A.S. Haley may have missed the unintentional humour of Judge Larry Schwartz in his decision favouring TEC in the case involving Grace Church and St. Stephens in Colorado. Part of his decision reads as follows:
For one thing, it appears to be rare that parish members, induding members of the governing Vestry, know anything about the details of canon law. In fact, Bishop O’Neil testified that no one expects church members to know much about the canons. That testimony is consistent with what was testified to by lay members of the parish; all of whom said they knew little or nothing about the canons. Thus, when the parish executes a document that pledges fidelity to canon law, it does so without members of the parish having actual knowledge or understanding of what it is that is being adopted.
Many years ago, I took Fluid Mechanics as part of my engineering education. Our teacher was Prof. Edwin Sereno Holdredge, a Lenoir City, TN native (and UTK graduate, for you Vols fans) whose dry East Tennessee humour escaped many of his urban, Texas raised students. One time he was talking about some consulting work for the Army about fluid flow around buildings. He said that “They said they didn’t know anything about fluid flow around buildings,” and then added, “They were right, they didn’t.” (Those of you involved with the military will have a special appreciation for that!)
Nevertheless, it’s amazing that laity, who invest their lives and time in their local church and denomination, are a) so ignorant about the workings of their church and b) so unable to have input on it because of the way their church actually works. As Judge Schwartz goes on to opine:
For another, canons are essentially created and imposed unilaterally. They appear always to have been adopted at the National Convention. Once they are adopted, they are imposed on all parishes through publication in the Episcopal Book of Canons. Even though the board that recommends changes to canons is made up of representatives from individual parishes, the canons are still ultimately imposed upon individual parishes from the hierarchy of bishops. Application of canon law is based more upon membership in the Episcopal Church than it is upon adoption through a democratic process where all individual church members participate.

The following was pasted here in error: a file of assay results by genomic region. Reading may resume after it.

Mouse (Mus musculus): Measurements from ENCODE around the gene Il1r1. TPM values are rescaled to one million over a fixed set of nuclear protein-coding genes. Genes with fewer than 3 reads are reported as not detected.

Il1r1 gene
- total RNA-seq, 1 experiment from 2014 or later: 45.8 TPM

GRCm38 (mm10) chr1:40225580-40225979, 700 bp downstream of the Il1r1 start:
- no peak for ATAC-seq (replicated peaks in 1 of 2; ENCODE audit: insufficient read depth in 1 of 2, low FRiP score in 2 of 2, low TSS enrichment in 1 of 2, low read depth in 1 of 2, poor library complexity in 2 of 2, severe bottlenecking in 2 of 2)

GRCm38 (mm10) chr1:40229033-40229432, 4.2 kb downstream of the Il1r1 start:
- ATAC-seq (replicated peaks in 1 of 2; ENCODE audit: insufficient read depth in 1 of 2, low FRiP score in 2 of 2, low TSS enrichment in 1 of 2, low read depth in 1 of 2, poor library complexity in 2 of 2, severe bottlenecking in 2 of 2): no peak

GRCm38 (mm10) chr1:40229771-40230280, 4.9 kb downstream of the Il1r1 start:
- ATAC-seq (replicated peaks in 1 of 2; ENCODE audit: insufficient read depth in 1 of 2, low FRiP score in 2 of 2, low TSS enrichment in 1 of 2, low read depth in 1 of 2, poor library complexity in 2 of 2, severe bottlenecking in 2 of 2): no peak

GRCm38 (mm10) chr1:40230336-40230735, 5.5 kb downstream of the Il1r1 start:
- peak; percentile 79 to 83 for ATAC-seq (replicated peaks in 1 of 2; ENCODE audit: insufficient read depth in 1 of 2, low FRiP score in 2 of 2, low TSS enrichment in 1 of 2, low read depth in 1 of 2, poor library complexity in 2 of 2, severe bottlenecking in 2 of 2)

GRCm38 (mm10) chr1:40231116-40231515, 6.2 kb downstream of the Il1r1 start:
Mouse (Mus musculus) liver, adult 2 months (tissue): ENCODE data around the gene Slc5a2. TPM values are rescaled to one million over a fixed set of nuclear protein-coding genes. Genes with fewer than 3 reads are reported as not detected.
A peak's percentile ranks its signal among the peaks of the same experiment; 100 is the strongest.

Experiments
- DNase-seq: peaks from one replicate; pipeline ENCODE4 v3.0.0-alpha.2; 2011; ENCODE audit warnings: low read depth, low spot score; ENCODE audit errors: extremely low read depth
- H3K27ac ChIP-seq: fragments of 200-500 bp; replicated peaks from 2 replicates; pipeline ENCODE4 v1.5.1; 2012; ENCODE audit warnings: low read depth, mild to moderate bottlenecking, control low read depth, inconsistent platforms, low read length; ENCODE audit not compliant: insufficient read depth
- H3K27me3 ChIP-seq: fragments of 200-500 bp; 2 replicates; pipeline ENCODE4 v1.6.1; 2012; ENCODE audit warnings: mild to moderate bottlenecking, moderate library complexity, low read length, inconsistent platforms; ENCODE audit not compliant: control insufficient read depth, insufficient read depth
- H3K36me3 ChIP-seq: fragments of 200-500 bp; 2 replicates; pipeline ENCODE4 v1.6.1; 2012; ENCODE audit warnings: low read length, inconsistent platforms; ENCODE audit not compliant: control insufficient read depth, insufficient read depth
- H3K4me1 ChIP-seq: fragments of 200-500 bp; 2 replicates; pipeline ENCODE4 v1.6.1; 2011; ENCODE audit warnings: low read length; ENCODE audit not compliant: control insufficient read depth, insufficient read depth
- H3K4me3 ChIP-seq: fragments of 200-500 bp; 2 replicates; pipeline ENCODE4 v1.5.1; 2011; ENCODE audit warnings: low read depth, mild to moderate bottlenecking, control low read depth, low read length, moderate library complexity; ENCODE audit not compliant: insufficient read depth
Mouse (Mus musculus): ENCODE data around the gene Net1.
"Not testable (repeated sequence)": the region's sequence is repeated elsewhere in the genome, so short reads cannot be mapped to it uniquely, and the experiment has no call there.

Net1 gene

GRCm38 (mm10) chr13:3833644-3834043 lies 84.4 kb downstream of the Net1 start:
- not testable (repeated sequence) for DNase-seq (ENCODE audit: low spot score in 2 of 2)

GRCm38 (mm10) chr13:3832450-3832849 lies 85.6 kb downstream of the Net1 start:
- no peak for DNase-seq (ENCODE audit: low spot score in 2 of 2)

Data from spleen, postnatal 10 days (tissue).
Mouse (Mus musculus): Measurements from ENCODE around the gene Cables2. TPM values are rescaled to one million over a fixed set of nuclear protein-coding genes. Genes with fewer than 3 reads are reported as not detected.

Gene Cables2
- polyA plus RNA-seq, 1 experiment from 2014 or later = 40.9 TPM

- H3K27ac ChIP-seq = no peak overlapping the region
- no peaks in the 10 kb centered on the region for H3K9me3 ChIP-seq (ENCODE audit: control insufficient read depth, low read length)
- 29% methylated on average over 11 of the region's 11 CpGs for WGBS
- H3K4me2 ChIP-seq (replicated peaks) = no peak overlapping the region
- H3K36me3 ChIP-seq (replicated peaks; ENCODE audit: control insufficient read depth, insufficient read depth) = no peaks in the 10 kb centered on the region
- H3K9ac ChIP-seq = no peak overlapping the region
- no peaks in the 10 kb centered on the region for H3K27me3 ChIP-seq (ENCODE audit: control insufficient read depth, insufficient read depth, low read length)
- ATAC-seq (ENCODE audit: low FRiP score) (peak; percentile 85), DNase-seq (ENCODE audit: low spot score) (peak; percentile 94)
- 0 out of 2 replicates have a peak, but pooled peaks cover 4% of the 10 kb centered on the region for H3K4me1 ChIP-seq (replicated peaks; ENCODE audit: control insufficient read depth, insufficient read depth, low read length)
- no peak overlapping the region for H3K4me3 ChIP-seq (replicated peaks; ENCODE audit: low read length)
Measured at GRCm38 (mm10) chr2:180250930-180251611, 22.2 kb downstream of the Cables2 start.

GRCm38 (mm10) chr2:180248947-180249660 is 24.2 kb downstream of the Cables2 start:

And, I might add, TEC isn’t the only church which has this problem, either. The undemocratic nature of this is evident, but when it comes to property disputes, it may have legal implications if a court would decide to pursue the matter. Judge Schwartz goes on:
The perceptual legal problem with this procedure is the one argued by these Plaintiffs and those in other schism cases: that under a “neutral principles” analysis, it is difficult to understand how unilaterally imposed canons can create a legal trust relationship. While the canons form the basis for govemance within the Episcopal religion, they are usually unknown to all but the clergy and they don’t create a trust relationship in the manner one normally comes to expect. Unlike the secular “norm”, the canons purport to create a trust through a process that is the opposite of most estate situations. That is, the trust is created by the beneficiary of that trust and is imposed unilaterally on the settlor/trustee.
Fortunately for TEC (and other centrally held churches,) this Colorado court, like its counterparts in California, have held the Dennis Canon to have created the trust that owns the property, irrespective of how little input the laity (or most anyone else in the church) have had in its creation. But the possibility exists that, in the future, a court could go the other way based on the way in which this “trust” is created. That’s especially a problem for TEC because of the ex post facto nature of the Dennis Canon (the Church of God’s practice is more consistent,) but up to now such a court has not been found.
In the meanwhile, it would behoove churches to make their laity more participants than spectators in the life of the church. It’s consistent with the New Testament concept of the role of the laity and, as we saw recently in Conneticut, there’s a move out there to impose that on churches. It hasn’t succeeded. Yet.